# Drawing Scale

Two scales are suggested for residential site design. If the designer typically works with engineering scales, then 1" = 10′ is the recommended scale. This scale is also advan­tageous when measurements are obtained from surveyors because they almost always work in an engineer’s scale. A 75′ X 150′ lot drawn at this scale would produce a plan measuring 7-1/2" X 15". On the other hand, if the designer normally deals with ar­chitectural scales, then 1/8" = 1′-0" is the recommended scale. The 1/8" scale is also better to use if distances must be measured to less than 1 foot. And the 1/8" scale is apt to be more easily understood by the homeowners because most people have a “ruler” on which they can read 1/8". The same 75′ X 150′ lot drawn at this scale would produce a plan measuring 9-3/8" X 18-3/4". When areas of the design need to be enlarged to study in more detail, a scale of1/4" = 1 ‘-0" is suggested. Keep in mind that it takes considerably longer to draw a larger plan than a smaller one, and it costs more to reproduce it. Thus, there should be a balance between the amount of detail that needs to be shown in a design plan and the time it takes to draw it.

Graphic Style

The base map and base sheet are best drawn in a simplified graphic style for efficiency of time and to maximize flexibility in their use for subsequent drawings. Textures should be kept to a minimum and plant symbols should be simple circles or similar basic outlines. Notes on the base sheet should be few or completely eliminated for adaptability for subsequent design proposals that use it as a beginning point.

Sheet Size

The selection of sheet size for the base sheet and base map depends on a number of factors including size of the lot, the scale at which it is drawn, available sizes of vellum and Mylar, and standard copy paper sizes. All of these variables need to be coordi­nated so that there is as little waste of time and paper as possible.

Vellum and Mylar Sizes There are two general size standards for vellum and Mylar. One is based on a 6" module with the 24" X 36" sheet size being the most routine. Other common sheet sizes are 18" X 24" and 30" X 42". Vellum may be obtained as individual sheets or on rolls that are 24", 30", or 36" wide. The 24" X 36" sheet size is good for an entire residential site drawn at one of the preferred scales and usually allows for some ad­ditional white space for notes, legends, and so on (see Sheet layout). A 24" X 36" sheet must be printed on a large format copier or scanned and then printed on a plotter.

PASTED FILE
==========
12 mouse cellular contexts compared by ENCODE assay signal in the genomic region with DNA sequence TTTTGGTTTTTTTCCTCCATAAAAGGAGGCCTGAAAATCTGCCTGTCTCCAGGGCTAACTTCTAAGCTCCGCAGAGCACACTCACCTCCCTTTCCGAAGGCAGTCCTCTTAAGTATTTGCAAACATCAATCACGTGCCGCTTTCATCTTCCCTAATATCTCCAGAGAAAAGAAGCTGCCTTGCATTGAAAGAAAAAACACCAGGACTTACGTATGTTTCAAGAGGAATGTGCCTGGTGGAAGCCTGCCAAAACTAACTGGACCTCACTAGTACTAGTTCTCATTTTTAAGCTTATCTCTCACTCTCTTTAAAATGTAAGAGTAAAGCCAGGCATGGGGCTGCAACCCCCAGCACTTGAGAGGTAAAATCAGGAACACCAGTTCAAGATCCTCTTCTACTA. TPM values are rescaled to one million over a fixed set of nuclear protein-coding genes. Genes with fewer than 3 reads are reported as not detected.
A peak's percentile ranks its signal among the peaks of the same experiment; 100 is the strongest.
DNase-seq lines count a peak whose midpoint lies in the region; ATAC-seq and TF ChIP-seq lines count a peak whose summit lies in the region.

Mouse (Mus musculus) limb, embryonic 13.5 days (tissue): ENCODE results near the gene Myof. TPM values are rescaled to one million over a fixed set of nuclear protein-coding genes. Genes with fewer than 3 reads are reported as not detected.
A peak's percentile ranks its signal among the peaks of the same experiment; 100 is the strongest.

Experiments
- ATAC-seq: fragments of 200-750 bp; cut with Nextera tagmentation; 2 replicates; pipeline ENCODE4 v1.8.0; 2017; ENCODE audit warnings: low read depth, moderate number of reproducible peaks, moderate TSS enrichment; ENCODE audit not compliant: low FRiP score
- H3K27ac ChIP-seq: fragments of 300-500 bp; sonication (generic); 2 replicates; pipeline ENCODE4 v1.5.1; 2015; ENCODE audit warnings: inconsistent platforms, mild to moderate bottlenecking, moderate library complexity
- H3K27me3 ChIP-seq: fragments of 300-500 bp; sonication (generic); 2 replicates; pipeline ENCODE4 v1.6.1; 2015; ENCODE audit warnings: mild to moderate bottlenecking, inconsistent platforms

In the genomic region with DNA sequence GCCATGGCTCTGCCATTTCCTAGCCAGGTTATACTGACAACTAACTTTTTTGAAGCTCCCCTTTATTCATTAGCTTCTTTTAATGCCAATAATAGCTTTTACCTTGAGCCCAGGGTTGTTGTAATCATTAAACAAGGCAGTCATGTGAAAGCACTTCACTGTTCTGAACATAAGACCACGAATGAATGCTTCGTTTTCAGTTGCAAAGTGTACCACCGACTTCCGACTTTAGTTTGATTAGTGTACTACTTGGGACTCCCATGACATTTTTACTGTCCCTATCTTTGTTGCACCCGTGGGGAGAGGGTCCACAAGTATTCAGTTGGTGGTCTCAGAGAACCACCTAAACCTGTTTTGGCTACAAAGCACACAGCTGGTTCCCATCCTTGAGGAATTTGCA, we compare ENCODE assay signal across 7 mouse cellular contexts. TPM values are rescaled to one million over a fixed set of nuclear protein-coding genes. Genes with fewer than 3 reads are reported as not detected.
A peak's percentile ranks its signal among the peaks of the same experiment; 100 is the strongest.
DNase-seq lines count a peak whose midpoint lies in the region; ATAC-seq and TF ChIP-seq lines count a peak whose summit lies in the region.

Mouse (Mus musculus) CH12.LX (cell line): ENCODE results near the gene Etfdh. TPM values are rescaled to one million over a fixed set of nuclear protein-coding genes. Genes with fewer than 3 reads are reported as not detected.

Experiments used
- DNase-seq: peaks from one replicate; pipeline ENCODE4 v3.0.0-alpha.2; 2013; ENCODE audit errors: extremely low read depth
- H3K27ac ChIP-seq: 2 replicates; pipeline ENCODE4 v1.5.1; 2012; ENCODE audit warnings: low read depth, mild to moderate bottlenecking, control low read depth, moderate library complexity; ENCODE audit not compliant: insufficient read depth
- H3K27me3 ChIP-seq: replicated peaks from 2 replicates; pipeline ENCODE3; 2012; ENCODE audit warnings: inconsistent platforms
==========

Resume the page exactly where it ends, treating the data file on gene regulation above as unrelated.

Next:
The other standard sheet size is based on common bond paper. The normal sheet sizes within this system include 8-1/2" X 11", 11" X 17", and 17" X 22" sheets. Vellum is available in these sizes as either single sheets or in pads. Mylar is similarly obtainable in 8-1/2" X 11" and 11"X 17" sheets. The 11"X 17" sheet size is suitable only when a portion of residential site is being designed at a typical scale like 1" = 10′. This sheet size is also appropriate when the only means of reproducing a drawing is by means of a standard copy machine or inkjet printer.

Copy Machine/Plotter Paper The other consideration in selecting sheet size is the available sizes of copy and plotter paper. The ideal sheet size is one that requires no trimming of extra paper after a drawing has been reproduced. All standard copy machines use 8- 1/2" X 11" or 11" X 17" bond paper. Wide-format copiers typi­cally use 36 wide paper that can be printed to any desired length. Similarly, plotter paper is available in 24", 30", 36", and sometimes 42" widths that can also be cut to any length.

Updated: October 8, 2015 — 10:21 am